page one of Zen

Which method of viewing music should I use?

Score Exchange has two methods to display previews of music: seView which uses regular html and javascipt and the Scorch plug-in from Avid which needs to be downloaded and installed onto your computer. Both have advantages and disadvantages:


seView, is the most compatible option. You should be able to view music on all modern web browsers including most mobile devices. Even if your device does not support javascript you should still be able to preview at least page one of the music.

You do not need to install any additional software to use seView.


Scorch is a free plug-in from Avid for displaying and printing music. It can also play the music that you're seeing. As modern web browsers are updated, Scorch is no longer compatible with many browsers. Scorch has never been compatible with mobile devices and some web browsers on Mac computers.

If your web browser does not install Scorch automatically, you can click here to download and install scorch manually.

Static preview

The static preview shows a basic image of the first page.

Interactive preview

The interactive preview also shows a preview of the first page, but it's a bit slower to load. The preview is displayed using the Sibelius Cloud Publishing technology from Avid. With most scores, this technology will provide a higher quality preview, as well as being able to switch to full screen mode and also play the displayed music to you.

Printing after purchase

After you have purchased this item the Cloud Publishing technology is utilised to provide the printing mechanism for the music. As such, we recommend checking that the Interactive Preview displays correctly on your device before committing to a purchase.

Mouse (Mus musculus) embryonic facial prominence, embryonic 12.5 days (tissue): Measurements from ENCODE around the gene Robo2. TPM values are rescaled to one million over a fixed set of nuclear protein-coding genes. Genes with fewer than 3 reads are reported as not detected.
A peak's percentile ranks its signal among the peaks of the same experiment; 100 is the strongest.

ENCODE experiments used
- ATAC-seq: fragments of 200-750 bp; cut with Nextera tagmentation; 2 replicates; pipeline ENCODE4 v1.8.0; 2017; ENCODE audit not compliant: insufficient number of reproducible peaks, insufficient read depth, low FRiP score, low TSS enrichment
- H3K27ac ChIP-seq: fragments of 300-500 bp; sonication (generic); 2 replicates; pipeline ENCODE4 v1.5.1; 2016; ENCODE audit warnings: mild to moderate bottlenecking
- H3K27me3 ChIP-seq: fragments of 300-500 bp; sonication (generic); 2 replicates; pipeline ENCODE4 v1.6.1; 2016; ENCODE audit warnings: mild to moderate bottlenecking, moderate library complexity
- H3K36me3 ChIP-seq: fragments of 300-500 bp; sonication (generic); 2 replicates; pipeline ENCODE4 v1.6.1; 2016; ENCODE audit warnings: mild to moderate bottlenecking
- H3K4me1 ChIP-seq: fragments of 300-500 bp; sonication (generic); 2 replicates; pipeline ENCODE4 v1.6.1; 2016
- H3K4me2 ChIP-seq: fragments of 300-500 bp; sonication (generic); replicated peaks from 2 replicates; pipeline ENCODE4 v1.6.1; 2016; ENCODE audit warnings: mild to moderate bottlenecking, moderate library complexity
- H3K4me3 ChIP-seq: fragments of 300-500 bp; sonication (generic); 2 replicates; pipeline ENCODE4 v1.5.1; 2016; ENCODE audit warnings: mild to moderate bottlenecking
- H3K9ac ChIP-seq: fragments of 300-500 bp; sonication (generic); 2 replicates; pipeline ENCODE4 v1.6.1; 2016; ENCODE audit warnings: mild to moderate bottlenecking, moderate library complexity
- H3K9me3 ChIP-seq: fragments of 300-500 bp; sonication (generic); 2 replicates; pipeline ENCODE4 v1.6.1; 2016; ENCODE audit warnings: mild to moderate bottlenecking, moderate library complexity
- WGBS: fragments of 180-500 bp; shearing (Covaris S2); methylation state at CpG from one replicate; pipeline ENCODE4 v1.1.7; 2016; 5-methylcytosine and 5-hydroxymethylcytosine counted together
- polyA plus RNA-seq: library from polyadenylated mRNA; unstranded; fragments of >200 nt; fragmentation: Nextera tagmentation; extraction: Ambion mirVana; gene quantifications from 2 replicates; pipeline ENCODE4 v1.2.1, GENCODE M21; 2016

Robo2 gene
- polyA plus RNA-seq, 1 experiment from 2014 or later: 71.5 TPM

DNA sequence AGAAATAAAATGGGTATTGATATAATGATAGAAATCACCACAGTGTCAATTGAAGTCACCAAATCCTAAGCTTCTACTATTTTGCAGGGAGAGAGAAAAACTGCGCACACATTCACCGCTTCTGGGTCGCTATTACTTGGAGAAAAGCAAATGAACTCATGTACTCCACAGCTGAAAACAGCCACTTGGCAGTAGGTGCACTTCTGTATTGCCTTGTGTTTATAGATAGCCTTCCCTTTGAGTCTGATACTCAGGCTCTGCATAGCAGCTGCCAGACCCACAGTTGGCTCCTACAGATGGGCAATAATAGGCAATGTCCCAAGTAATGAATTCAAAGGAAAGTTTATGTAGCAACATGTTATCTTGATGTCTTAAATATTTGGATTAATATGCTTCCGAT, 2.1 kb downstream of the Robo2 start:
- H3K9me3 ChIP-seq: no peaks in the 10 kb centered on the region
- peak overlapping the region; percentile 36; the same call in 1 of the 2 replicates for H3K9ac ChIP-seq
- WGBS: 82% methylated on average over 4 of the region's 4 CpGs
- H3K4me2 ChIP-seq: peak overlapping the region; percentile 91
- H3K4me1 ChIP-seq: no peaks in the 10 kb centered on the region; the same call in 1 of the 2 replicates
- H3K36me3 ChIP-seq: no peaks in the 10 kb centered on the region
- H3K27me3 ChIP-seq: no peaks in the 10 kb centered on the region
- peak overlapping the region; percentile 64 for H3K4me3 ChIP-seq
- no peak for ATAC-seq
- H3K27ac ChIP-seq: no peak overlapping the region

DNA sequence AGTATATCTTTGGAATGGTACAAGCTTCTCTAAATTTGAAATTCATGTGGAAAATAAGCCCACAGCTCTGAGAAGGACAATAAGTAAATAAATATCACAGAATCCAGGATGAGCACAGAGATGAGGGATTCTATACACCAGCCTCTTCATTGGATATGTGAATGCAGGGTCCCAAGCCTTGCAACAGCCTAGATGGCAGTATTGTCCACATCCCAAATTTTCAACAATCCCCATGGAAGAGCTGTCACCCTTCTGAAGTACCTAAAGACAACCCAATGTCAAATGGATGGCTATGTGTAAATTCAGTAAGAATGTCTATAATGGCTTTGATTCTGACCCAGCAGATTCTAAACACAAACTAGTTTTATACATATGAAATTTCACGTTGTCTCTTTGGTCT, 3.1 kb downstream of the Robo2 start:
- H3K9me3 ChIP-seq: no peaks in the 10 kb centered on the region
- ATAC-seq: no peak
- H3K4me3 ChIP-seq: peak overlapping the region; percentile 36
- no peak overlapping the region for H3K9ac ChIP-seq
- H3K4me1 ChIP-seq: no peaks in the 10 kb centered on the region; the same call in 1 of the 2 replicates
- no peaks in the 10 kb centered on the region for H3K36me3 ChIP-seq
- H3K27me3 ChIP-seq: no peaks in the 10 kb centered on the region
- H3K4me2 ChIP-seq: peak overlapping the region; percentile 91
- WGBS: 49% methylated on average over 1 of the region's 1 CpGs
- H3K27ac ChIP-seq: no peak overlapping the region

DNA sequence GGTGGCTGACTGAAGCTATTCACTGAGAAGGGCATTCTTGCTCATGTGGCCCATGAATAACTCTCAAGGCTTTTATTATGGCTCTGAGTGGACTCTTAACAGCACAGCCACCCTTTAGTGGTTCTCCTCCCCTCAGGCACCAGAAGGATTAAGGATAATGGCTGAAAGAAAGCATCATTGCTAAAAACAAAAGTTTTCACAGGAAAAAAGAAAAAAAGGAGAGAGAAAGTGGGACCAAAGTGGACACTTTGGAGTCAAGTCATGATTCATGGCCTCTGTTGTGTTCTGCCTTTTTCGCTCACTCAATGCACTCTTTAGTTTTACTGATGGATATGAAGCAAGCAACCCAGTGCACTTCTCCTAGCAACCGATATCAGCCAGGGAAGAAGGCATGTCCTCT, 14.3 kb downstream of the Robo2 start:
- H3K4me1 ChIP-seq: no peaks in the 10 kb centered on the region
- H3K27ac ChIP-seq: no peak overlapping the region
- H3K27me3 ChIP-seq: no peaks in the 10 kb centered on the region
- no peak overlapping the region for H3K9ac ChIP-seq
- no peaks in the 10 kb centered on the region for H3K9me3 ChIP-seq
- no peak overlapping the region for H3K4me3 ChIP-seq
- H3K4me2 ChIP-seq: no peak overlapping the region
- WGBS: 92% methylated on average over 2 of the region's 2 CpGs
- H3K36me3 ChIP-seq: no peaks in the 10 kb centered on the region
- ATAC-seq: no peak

Full details

Zen is a progressive/polystylism piece written for a weird variety of instruments. Some players can play more than one instrument, but this is left totally up to the players themselves..

Zen describes a mans sleep in which he realises he is a schizophrenic. Others around him know he is, and he has been told, but this piece is his actual realisation. The piece is progressive, so it doesnt neccasarily link together, and it changes quite a bit. Some people may scorn at this, but I believe if you have good enough reason, then the 'rules of music' can be twisted slightly. And I do have a reason. Also, each part is sectioned off accordingly. A full analysis of these sections and what is happening in them can be given on request..

EDIT (3/2/08): I have added an mp3 file which I created using Reason 3.0. It took me many weeks to create this file, and it is the full 16 minutes of this piece. It sounds more like what I wanted to created than the MIDI, nowhere near perfect because I was still learning Reason, but far better than the mp3. Please listen to the mp3. Just sit back, relax, and enjoy the story!

Score ID
Year of composition
Stephen Jannetts
Difficult (Grades 7+)
17 minutes
Large mixed ensemble
Rock and Pop Music

For anything not permitted by the above licence then you should contact the publisher first to obtain permission.

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